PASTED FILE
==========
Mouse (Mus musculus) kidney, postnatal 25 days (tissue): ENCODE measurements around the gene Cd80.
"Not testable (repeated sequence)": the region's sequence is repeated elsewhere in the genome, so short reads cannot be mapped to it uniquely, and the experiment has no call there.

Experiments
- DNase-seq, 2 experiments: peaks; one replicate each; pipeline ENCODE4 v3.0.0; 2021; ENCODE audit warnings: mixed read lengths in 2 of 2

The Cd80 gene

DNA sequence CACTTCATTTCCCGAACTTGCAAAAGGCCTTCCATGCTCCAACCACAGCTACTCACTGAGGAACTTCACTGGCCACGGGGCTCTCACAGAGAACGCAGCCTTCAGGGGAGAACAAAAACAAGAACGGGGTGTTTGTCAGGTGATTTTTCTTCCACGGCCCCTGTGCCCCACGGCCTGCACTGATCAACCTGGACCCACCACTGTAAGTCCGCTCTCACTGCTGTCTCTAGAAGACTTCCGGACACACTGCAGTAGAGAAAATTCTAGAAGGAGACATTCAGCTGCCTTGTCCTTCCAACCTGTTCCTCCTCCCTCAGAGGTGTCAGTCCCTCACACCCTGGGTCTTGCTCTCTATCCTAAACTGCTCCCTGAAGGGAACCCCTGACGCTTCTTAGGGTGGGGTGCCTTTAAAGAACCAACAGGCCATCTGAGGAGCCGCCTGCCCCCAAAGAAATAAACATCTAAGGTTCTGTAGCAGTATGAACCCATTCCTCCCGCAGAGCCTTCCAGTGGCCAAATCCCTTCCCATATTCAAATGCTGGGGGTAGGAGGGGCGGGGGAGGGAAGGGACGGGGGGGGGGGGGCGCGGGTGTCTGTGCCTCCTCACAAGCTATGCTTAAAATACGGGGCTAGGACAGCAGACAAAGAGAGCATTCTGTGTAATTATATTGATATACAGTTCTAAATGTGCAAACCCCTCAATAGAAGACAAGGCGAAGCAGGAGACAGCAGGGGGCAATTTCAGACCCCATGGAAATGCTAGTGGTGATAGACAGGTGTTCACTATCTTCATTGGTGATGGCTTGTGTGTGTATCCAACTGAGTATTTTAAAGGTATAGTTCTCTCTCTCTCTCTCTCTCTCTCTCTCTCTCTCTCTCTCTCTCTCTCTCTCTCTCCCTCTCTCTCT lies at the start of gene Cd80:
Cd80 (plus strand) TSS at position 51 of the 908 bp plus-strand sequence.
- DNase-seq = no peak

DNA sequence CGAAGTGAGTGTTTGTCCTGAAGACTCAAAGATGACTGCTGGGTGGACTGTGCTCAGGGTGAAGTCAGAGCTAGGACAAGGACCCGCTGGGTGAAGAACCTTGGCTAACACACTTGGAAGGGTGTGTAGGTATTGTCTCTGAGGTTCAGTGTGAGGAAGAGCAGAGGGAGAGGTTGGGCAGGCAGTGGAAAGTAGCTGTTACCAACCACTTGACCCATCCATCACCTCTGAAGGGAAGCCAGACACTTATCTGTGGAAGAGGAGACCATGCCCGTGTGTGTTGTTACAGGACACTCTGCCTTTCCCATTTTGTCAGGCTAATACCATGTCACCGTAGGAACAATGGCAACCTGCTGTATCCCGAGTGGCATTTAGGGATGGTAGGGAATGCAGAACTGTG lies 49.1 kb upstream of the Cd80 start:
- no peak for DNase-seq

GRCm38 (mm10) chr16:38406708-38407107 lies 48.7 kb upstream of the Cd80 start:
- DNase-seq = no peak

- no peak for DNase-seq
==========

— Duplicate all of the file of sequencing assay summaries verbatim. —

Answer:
Mouse (Mus musculus) kidney, postnatal 25 days (tissue): ENCODE measurements around the gene Cd80.
"Not testable (repeated sequence)": the region's sequence is repeated elsewhere in the genome, so short reads cannot be mapped to it uniquely, and the experiment has no call there.

Experiments
- DNase-seq, 2 experiments: peaks; one replicate each; pipeline ENCODE4 v3.0.0; 2021; ENCODE audit warnings: mixed read lengths in 2 of 2

The Cd80 gene

DNA sequence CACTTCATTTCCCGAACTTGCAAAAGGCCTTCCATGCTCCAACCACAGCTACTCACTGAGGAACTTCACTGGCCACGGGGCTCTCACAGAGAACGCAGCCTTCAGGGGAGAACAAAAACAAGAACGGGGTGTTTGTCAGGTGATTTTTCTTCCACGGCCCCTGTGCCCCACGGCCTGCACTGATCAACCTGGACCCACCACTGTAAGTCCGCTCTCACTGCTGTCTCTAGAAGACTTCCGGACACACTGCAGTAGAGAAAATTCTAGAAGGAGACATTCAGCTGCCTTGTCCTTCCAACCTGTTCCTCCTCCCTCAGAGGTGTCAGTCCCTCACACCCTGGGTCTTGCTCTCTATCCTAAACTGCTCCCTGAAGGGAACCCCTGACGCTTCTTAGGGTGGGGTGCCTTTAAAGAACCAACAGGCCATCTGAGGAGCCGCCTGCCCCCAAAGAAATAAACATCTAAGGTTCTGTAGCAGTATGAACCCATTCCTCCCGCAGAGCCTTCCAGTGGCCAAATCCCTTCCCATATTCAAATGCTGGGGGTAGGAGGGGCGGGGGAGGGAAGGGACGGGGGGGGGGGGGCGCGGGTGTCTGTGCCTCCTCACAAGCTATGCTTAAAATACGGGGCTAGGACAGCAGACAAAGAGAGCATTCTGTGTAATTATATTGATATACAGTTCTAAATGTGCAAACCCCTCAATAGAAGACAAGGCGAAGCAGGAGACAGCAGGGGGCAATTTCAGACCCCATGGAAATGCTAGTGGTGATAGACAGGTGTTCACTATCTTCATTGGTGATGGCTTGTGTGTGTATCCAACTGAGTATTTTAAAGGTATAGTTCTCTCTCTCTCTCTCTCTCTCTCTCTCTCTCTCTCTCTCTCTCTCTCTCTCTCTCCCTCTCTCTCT lies at the start of gene Cd80:
Cd80 (plus strand) TSS at position 51 of the 908 bp plus-strand sequence.
- DNase-seq = no peak

DNA sequence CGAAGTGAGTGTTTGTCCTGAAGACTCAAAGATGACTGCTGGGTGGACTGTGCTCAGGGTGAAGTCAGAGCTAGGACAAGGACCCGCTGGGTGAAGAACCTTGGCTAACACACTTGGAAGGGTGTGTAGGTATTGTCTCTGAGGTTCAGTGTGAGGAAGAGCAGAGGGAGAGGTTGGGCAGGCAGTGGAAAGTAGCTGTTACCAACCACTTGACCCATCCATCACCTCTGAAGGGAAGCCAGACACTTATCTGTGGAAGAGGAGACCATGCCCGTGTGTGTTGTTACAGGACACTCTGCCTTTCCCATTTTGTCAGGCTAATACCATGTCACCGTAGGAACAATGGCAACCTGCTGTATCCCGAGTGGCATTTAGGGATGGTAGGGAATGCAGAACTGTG lies 49.1 kb upstream of the Cd80 start:
- no peak for DNase-seq

GRCm38 (mm10) chr16:38406708-38407107 lies 48.7 kb upstream of the Cd80 start:
- DNase-seq = no peak

- no peak for DNase-seq